North Korea's latest weapons launch ends in failure, South Korea says
SEOUL, South Korea (AP) - North Korea’s latest weapons launch on Wednesday apparently ended in failure, South Korea’ military said, amid speculation that the North could soon launch its biggest long-range missile in its most significant provocation in years.
It wasn’t immediately clear what North Korea launched on Wednesday morning or at what stage it had an apparent failure. But the launch, the 10th of its kind this year, shows North Korea is determined to press ahead on its push to modernize its weapons arsenal and pressure its rivals into making concessions amid dormant denuclearization talks.
South Korean and U.S. intelligence authorities were analyzing details of the launch made from the Pyongyang region around 9:30 a.m. that apparently failed, South Korea’s Joint Chiefs of Staff said in a statement that didn’t have further details.
Experts say past failures still have moved North Korea closer to its goal of acquiring a viable nuclear arsenal that could threaten the American homeland. Of eight "Musudan" intermediate-range missiles tests in 2016, only one of those launches was seen by outside analysts as successful, which led to debates of whether North Korea’s path toward ICBMs had been cut off.
However, the North in 2017 flew more powerful intermediate-range missiles over Japan and conducted three successful test-flights of ICBMs that demonstrated a potential range to strike deep into the U.S. mainland.
If North Korea makes a new ICBM launch, it would be its highest-profile weapons tests since those tests more than four years ago.
The U.S. and South Korean militaries said last week that North Korea had tested an ICBM system in two recent launches, referring to the developmental Hwasong-17 missile that North Korea unveiled during a military parade in October 2020.
In the two recent launches on Feb. 27 and March 5, the North Korean missiles flew medium-range distances, and experts have said North Korea could eventually perform a full-range ICBM test.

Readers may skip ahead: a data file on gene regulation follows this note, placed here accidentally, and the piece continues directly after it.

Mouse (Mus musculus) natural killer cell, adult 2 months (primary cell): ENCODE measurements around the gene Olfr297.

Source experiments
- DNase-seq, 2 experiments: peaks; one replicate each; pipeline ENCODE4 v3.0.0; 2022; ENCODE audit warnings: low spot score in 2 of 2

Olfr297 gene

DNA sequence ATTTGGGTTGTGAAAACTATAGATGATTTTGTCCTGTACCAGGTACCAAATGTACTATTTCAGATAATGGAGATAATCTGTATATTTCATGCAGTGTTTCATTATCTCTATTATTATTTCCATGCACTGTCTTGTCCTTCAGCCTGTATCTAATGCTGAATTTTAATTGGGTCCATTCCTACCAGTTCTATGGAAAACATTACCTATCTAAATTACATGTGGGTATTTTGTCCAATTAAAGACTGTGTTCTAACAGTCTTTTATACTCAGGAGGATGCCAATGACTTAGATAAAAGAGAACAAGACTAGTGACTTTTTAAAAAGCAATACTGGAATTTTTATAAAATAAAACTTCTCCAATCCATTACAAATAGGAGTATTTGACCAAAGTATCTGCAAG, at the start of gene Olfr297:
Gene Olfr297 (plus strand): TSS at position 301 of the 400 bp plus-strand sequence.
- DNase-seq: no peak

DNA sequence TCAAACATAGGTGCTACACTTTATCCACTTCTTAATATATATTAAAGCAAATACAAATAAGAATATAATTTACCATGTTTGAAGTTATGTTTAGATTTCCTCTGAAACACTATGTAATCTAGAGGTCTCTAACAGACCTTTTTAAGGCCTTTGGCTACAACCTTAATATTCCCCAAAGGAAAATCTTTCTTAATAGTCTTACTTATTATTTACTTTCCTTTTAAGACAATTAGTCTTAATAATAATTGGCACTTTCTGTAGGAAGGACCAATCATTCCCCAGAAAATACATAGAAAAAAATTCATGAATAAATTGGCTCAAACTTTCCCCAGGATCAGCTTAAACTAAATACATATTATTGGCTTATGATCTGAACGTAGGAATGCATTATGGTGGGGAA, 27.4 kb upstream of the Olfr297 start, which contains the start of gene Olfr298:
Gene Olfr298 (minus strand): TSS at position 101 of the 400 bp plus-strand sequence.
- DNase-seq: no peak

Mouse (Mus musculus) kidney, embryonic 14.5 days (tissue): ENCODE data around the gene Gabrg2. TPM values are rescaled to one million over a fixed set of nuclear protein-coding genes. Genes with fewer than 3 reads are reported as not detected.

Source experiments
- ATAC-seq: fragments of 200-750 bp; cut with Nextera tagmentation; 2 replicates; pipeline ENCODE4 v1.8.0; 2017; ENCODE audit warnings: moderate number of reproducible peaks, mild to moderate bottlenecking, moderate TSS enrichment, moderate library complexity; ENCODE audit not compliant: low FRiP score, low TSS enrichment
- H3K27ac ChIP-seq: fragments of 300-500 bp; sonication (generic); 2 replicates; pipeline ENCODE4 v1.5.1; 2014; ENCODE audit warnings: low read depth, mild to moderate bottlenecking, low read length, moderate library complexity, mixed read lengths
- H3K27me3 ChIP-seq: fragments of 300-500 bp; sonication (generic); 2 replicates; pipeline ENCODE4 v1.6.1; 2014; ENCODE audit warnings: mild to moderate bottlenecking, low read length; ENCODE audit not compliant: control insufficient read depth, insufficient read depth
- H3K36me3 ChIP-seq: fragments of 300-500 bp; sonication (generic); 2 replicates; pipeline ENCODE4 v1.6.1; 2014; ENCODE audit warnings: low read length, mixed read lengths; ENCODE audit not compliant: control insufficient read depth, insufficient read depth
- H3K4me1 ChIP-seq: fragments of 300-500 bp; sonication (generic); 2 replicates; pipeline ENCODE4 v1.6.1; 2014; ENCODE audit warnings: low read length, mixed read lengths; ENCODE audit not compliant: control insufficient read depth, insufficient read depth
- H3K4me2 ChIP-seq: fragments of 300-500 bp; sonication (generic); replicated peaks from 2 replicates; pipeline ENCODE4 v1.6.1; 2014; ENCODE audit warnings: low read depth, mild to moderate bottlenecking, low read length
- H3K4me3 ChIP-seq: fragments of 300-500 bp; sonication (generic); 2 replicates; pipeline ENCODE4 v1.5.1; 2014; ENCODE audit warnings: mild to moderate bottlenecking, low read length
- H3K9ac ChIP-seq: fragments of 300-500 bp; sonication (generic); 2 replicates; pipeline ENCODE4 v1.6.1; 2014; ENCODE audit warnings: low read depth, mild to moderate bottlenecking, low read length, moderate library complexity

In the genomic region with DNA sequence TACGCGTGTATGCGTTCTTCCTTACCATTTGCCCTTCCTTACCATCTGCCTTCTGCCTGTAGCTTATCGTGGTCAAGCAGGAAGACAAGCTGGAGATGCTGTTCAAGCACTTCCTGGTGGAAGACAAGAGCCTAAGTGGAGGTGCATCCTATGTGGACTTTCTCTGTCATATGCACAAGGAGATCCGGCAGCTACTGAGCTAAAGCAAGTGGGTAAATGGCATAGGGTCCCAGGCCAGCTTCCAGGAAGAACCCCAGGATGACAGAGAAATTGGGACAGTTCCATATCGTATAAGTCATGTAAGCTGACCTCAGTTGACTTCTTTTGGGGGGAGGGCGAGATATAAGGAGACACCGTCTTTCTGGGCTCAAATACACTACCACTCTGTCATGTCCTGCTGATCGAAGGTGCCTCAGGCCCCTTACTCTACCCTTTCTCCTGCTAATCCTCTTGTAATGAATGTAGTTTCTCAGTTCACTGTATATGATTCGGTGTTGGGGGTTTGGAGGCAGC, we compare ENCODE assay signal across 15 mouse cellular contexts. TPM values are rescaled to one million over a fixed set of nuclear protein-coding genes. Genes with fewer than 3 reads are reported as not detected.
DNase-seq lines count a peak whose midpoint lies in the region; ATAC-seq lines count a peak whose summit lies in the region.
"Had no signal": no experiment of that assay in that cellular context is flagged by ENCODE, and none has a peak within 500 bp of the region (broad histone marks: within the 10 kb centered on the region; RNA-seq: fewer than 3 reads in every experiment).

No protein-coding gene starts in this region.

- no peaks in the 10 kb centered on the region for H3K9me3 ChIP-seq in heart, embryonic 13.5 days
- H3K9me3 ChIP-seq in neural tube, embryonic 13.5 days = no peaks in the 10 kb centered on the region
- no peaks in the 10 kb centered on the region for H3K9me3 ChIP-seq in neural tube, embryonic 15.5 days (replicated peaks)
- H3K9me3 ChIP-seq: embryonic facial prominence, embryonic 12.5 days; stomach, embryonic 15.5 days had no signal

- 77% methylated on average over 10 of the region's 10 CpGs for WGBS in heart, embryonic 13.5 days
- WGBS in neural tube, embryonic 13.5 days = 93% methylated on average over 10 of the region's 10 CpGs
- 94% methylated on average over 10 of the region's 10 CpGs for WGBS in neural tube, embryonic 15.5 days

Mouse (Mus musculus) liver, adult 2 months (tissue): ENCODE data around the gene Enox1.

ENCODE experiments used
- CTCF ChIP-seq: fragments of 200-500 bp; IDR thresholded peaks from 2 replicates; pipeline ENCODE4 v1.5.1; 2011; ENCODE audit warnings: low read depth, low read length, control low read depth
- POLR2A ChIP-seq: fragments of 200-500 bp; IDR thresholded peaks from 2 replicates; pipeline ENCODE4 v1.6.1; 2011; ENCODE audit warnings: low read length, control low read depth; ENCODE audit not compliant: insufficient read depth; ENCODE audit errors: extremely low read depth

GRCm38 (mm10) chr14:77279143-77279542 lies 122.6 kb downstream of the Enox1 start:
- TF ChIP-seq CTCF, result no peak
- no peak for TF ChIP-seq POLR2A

The North has said it tested cameras and other systems for a spy satellite and released what it said were photos taken from space during one of the two tests, but it didn’t confirm what rocket or missile it launched.
Experts say North Korea aims to boost its ICBM capability while trying to place its first spy satellite into orbit. North Korean leader Kim Jong Un has vowed to acquire an improved ICBM and a spy satellite among an array of sophisticated weapons systems he says he needs to cope with what he calls American hostility.
The Hwasong-17 is North Korea’s biggest missile, which could potentially fly up to 15,000 kilometers (9,320 miles), far enough to strike anywhere in the U.S. and beyond. The 25-meter (82-foot) missile, which was shown again at a defense exhibition in Pyongyang last year, has yet to be test-launched.
The three ICBMs that North Korea tested in 2017 were the Hwasong-14 and Hwasong-15. Some analysts say developing a larger missile could mean the country is trying to arm its long-range weapons with multiple warheads to overcome missile defense systems.
Other missiles tested this year were mostly short-range, nuclear-capable weapons which place South Korea and Japan, both key U.S. allies, within striking distance.